• @Chris Schultz, This degradation is a feature of the Apple iOS versions up to 3.2. It should change with the lastest release 4.0, which will come to the iPad in the fall (provided developers change their apps to use the newer features in iOS 4).

      • @Paul, Hmmm… Now I might have to finally upgrade my first generation iPhone… Thanks for the info!

        • @Chris Schultz, Might take a while for the apps to catch up. Might be worth a visit to an Apple store to see if you could download a large image from your website, then examine it on the phone and see how it scales. If I get the chance to check this out on my iPhone 4 I’ll post some info.

          • @Paul, I made that trip a few weeks ago. My test was to download a full res image securely from my server. This image was from a Leaf Aptus medium format back (huge file).

            Safari scaled it beautifully. And quickly too!

            When saving that same image to the phone’s photo album, it still compressed the file.

            Without having the 4.0 OS and an iPhone 4, there isn’t much more testing I can do.

            The new Retna screens do look great though (iPhone and iPad).

  28. Regarding this print versus digital portfolio debate, I go with printed version any day.

    There is something special about being able to see my work of art in a physically tangible medium versus its existence in zeros and ones.

    Besides, my monogrammed House of Portfolio leather book beats the look of the iPad any day.

    If people want to see my images digitally, I tell them to go to my website where I made my images optimized to 1920 x 1080 full screen. My website uses a liquid layout. Voila!

  29. We used to send out thirty or more printed portfolios per week. By request from potential clients. This entire year six have been requested. The majority of our clients have selected us based on our websites or special sites created for specific projects.

  30. ….however a single artist with their own single printed book is still a beautiful thing when meeting for the first time.

  31. This is a tough one, there are obviously those who want to embrace the 21st century fully and go with technology, but in my opinion a physical ‘book’ simply can’t be competed with. I have just spent quite a few pennies to re-vamp mine for a meeting that I had yesterday and I can honestly say it was money well spent. It comes down to the tactile quality of turning printed pages and the discussion that follows. It also doesn’t matter how big or how good a quality you see on a screen it simply can’t compete with a printed image, it just looks different, better and real in printed form. I could go on, but have a brief to read following my meeting, which I may not have received if it were presented on an iPad…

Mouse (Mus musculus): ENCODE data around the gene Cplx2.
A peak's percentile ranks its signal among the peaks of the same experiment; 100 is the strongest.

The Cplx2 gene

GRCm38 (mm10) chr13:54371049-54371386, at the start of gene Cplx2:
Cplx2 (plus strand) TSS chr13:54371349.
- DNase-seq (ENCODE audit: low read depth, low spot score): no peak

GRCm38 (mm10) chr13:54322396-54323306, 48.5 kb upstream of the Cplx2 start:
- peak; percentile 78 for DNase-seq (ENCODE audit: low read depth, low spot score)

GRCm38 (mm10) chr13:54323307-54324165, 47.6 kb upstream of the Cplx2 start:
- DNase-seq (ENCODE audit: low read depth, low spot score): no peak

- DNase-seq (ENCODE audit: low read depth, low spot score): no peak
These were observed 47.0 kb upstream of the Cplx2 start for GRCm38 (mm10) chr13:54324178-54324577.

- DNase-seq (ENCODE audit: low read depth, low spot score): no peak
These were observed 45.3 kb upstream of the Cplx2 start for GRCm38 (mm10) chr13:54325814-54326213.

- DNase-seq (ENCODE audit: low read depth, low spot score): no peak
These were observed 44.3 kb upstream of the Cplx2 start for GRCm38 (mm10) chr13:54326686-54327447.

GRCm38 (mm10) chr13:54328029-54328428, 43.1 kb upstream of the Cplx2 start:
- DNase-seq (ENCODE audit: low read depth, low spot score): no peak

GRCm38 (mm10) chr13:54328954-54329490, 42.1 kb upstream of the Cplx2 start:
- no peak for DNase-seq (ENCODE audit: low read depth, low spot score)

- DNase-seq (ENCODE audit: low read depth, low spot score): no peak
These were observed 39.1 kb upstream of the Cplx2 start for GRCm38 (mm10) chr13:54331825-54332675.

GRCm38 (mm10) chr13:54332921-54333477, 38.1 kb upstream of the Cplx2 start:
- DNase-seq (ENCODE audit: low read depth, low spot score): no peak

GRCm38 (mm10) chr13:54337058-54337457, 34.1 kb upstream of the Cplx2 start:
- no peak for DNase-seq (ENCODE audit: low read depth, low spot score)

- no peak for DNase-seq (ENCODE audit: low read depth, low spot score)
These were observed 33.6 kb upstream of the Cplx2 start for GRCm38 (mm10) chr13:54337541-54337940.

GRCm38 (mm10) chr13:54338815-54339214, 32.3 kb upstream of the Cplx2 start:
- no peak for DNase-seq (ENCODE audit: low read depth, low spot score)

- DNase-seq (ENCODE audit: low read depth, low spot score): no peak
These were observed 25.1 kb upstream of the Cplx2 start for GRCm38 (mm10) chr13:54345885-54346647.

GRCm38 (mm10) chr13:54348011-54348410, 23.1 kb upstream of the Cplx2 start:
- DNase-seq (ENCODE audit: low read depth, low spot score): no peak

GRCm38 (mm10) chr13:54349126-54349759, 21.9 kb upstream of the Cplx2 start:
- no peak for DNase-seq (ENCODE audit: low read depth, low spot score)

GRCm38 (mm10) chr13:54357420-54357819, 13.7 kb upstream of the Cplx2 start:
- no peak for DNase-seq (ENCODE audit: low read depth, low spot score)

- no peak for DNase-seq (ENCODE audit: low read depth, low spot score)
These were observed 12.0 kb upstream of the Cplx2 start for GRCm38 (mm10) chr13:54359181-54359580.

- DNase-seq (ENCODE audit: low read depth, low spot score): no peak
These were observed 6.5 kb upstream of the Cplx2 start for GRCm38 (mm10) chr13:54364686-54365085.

32. I can’t say that I agree with showing anything entirely on any screen.

    A photograph is a thing of print, it is tactile as much as it visual.
    With so much screen time available & with every conceivable thing being pipelined direct into our eyes, maybe it will even become a novelty to hold a beautiful physical thing in your hand. No animation, no navigation (other than one image following the other) a picture, sitting still, right there in the real world in front of your eyes..

    For those who appreciate fine books, (not just folios) I think the print book has a plenty of life in it. I have seen hundreds of book prepared in hundreds of ways. Even when the images are less impressive than the packaging, the carefully prepared one’s, with the impressive presentation always outshine the functional ones.

    If we are all going to be reduced to presenting our work digitally, then are we all going to have the same book, just with different intro graphics and the newest flashiest whizzy things.

    I view doing things on screen as the foreplay. The print, that thing of sumptuous tone and colour. That piece of fine craft that someone has agonized over the smallest of detail, thats what I would want to see.

    but hey I’m not an A.B. what do i know.

    • @JP Mountford, thanks a lot for your post. I’ve read several, but it was yours that made me decide to go for a ‘real’ book.

      But, the “smallest of details” may as well apply to the digital world. i would suggest you look over your menue it drives people crazy.

      • @Florianism, who exactly are these “people”
        and what’s so bad it drives them crazy?

  33. Think we have a solution for all photographers. Want your own app on the app store for everyone to download. Want it to look better and perform better than the Guardian Eyewitness App? Well it does.

    And want it for website money rather than pay 30k for development.

    Take a look at

    The first app using the Teleportfolio platform is available on iTunes, there is a link on the website or search for LuntDesign.